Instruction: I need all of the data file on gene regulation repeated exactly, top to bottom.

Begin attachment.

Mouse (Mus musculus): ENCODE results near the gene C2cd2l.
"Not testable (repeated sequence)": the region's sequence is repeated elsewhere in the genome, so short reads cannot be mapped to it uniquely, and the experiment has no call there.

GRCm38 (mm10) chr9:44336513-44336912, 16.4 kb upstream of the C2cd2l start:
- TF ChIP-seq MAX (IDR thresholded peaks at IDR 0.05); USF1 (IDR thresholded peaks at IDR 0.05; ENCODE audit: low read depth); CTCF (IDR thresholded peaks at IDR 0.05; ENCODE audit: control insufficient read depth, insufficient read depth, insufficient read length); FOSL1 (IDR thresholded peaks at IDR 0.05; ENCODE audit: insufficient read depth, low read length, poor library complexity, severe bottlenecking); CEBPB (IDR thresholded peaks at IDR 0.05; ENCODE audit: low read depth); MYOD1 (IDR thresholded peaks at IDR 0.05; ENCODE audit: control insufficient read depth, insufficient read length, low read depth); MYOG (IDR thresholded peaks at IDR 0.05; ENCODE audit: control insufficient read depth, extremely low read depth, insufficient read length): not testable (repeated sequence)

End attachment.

Mouse (Mus musculus): ENCODE results near the gene C2cd2l.
"Not testable (repeated sequence)": the region's sequence is repeated elsewhere in the genome, so short reads cannot be mapped to it uniquely, and the experiment has no call there.

GRCm38 (mm10) chr9:44336513-44336912, 16.4 kb upstream of the C2cd2l start:
- TF ChIP-seq MAX (IDR thresholded peaks at IDR 0.05); USF1 (IDR thresholded peaks at IDR 0.05; ENCODE audit: low read depth); CTCF (IDR thresholded peaks at IDR 0.05; ENCODE audit: control insufficient read depth, insufficient read depth, insufficient read length); FOSL1 (IDR thresholded peaks at IDR 0.05; ENCODE audit: insufficient read depth, low read length, poor library complexity, severe bottlenecking); CEBPB (IDR thresholded peaks at IDR 0.05; ENCODE audit: low read depth); MYOD1 (IDR thresholded peaks at IDR 0.05; ENCODE audit: control insufficient read depth, insufficient read length, low read depth); MYOG (IDR thresholded peaks at IDR 0.05; ENCODE audit: control insufficient read depth, extremely low read depth, insufficient read length): not testable (repeated sequence)